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FARE Blog August 03, 2021

Ten Tips to Help Parents of Children With Food Allergies Navigate Stress and Anxiety

Caring for your child with food allergies can feel overwhelming. Here are some useful strategies for taking care of yourself as well.

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Guest post by Paige Freeman, PhD

paige freeman

Paige L. Freeman, PhD, PLLC, is a psychologist who has navigated her child's food allergy for the last 14 years. She provides telehealth services in 20 states to support others managing food allergies. To learn more, visit paigefreemanphd.com.

If you are the parent of a child with a food allergy, you are experiencing a chronic life stressor that can be an enormous mental and emotional load to navigate day in and day out. If you are parenting a child with multiple food allergies, have more than one child with food allergies, are prone to anxiety or depression, or have other additional chronic stressors, your challenges are compounded.

A 2019 Asthma and Allergy Foundation of America study found that 75 percent of parents of children with food allergies surveyed said their child’s food allergy causes them fear and anxiety and 82 percent of parents indicated that they think about food allergies all of the time. The study additionally found that the emotional impact of food allergies is greater on parents than it is on their children ages 13 and older with food allergies.

So how do you cope with this chronic stress? The 10 tips below are in no way comprehensive but may give you some good places to start.

  1. Build a support system with other food allergy parents through support groups, including those on social media. You aren’t alone on this journey, and many other parents are going through at least some of the same issues as you. The camaraderie you feel with a group of people that are experiencing at least some of the same things you are can be incredibly validating and healing. Click here to find a FARE-Recognized Support Group.
  2. If you do join a support group, make sure you monitor your emotions while in the group. Some groups may not be a good fit and may heighten your anxiety. If you feel your anxiety consistently rising while in the group, you may want to find a different one. There are so many wonderfully supportive and informative groups out there. Keep trying!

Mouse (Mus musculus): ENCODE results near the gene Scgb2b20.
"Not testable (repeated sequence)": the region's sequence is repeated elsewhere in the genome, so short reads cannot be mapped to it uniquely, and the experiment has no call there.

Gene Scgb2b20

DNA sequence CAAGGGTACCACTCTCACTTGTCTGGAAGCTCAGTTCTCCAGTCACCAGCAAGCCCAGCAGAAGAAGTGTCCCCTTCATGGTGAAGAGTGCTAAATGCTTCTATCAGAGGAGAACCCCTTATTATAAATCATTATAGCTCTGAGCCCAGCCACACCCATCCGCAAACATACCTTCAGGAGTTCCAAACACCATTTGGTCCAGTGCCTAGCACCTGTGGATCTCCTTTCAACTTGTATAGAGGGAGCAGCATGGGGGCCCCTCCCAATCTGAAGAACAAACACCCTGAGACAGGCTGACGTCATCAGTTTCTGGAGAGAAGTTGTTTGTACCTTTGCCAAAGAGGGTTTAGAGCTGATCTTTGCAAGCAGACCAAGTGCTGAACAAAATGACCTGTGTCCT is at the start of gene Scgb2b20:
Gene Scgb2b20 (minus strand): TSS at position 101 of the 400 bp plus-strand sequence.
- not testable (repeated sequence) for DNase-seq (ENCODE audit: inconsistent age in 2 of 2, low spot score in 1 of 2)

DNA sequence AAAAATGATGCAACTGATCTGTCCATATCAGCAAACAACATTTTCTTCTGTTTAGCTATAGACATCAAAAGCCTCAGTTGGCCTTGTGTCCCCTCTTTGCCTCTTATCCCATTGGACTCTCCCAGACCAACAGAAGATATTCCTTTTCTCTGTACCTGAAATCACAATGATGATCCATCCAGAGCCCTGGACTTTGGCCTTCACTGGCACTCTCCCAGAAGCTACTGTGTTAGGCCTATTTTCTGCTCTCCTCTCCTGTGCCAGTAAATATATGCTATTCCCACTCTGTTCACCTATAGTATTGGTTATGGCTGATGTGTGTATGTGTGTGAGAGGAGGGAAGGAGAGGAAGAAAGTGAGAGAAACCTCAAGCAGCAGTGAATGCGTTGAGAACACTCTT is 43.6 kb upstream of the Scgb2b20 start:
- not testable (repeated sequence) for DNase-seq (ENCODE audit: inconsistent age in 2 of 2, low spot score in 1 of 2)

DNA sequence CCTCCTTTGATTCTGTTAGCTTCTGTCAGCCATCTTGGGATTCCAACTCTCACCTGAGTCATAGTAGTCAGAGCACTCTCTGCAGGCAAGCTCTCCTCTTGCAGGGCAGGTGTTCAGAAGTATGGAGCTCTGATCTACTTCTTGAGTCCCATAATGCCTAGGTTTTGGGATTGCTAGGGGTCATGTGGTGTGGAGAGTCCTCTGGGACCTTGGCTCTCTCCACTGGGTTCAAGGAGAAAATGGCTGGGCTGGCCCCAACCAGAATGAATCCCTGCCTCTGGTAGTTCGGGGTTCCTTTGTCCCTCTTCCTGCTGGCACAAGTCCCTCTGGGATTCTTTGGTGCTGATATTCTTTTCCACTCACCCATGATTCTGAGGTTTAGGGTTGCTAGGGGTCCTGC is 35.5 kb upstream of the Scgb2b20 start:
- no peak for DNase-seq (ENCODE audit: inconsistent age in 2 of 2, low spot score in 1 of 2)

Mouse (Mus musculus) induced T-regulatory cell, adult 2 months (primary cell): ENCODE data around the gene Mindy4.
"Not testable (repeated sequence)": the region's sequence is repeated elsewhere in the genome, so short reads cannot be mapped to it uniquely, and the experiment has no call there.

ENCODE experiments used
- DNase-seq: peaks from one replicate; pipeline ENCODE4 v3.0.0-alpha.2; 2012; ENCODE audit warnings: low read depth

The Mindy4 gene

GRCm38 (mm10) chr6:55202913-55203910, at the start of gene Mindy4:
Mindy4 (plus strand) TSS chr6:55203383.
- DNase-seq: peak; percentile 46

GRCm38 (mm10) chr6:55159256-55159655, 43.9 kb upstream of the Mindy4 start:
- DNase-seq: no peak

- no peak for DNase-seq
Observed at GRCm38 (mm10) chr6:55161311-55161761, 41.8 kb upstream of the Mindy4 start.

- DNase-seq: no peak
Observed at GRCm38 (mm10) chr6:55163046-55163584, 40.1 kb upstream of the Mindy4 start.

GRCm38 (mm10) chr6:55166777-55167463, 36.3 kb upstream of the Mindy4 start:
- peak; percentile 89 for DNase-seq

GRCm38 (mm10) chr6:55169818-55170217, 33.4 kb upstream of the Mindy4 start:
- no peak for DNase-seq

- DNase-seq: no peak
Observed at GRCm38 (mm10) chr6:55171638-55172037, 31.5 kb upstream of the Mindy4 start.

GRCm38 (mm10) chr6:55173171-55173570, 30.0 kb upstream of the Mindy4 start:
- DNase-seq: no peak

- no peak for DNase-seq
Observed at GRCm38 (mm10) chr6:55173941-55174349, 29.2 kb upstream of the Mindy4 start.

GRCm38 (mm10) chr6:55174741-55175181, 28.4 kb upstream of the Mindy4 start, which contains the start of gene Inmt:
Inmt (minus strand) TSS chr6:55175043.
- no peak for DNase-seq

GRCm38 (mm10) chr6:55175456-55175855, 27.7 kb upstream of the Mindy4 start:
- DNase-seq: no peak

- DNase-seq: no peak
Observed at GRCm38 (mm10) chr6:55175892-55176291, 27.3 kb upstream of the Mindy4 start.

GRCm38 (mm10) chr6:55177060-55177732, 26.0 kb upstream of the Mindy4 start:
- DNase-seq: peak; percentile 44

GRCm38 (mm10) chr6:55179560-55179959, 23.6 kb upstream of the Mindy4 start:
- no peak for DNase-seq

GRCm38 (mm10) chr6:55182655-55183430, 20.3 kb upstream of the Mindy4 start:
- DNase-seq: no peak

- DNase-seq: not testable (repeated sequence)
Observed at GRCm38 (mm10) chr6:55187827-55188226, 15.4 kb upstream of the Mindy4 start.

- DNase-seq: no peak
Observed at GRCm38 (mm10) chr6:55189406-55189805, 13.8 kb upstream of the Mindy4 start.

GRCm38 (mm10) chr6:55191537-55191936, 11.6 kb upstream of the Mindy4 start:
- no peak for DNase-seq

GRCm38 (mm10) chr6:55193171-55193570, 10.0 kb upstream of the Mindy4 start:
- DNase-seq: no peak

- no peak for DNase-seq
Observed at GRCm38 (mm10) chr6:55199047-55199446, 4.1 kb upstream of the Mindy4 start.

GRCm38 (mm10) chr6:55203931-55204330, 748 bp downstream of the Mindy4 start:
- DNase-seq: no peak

3. Give yourself mini-breaks from worrying about the food allergy to shore up your emotional reserves. Go out and experience things by yourself or with family or friends that you enjoy but are unable to do with your child who has food allergies. Going to a favorite restaurant, a street fair, or a farmer’s market are some examples, but tailor your experience to what you enjoy. Consult with your allergist to see if there are any precautions that need to be taken before you return home.
  4. From time to time, flexibly rework the family system into smaller parts for outings and activities that incorporate different mixtures of family members. This can allow non-allergic family members to have a wider breadth of experiences, while allowing the entire family some special individualized time with each other. Again, consult with your allergist to see if there are any precautions that need to be taken before your return.
  5. If you are getting stuck worrying about the “what ifs?” that go beyond sufficient plans to keep your child safe, consider shifting your focus to “even ifs.” An emphasis on what actions you will take in the event of a reaction will increase your faith in your ability to execute your allergy plan. Practice the administration of epinephrine with an epinephrine trainer until it becomes familiar and natural. If you are unsure of what different allergic symptoms warrant which treatment(s) and response, schedule an appointment or call with your allergist. Have a list of specific questions ready for them if you need for them to clarify anything at all about what actions you should take in the event of a reaction.
  6. If your child has a reaction because of something that slipped by you, be kind to yourself. The degree of vigilance required of food allergy parents is an extraordinarily high bar, and unfortunately it is likely that at some time, some allergens are going to slip through. Give yourself the same empathy, forgiveness and understanding that you would give a friend.
  7. Set clear boundaries with family and friends. If your friends or family members hold very different ideas about food allergy precautions than you do, consider interacting with them in non-food-based situations if possible.
  8. Think about what your parenting values are and remind yourself of these when you are stressed. When you are in a situation that is chronically stressful, acting in a way that is consistent with your values can actually reduce your anxiety.
  9. Look into mindfulness. Mindfulness is a purposeful activity that involves becoming explicitly and non-judgmentally aware of your emotions, thoughts, body sensations and the environment. It allows you to make room for your emotions instead of avoiding them, which enables you to free up some energy to do what matters to you.
  10. If despite your best efforts, you are experiencing a degree of anxiety that is significantly interfering with your life, it may be time to talk to a food-allergy-informed therapist. Click here to see if therapy may be the right choice for you

If you're looking for an allergy-informed therapist in your area or state, visit the Food Allergy Counselor Directory, which has a growing list of therapists ready to help you.

While FARE does not endorse products, we support and appreciate enterprises and organizations that are committed to serving the food allergy community.

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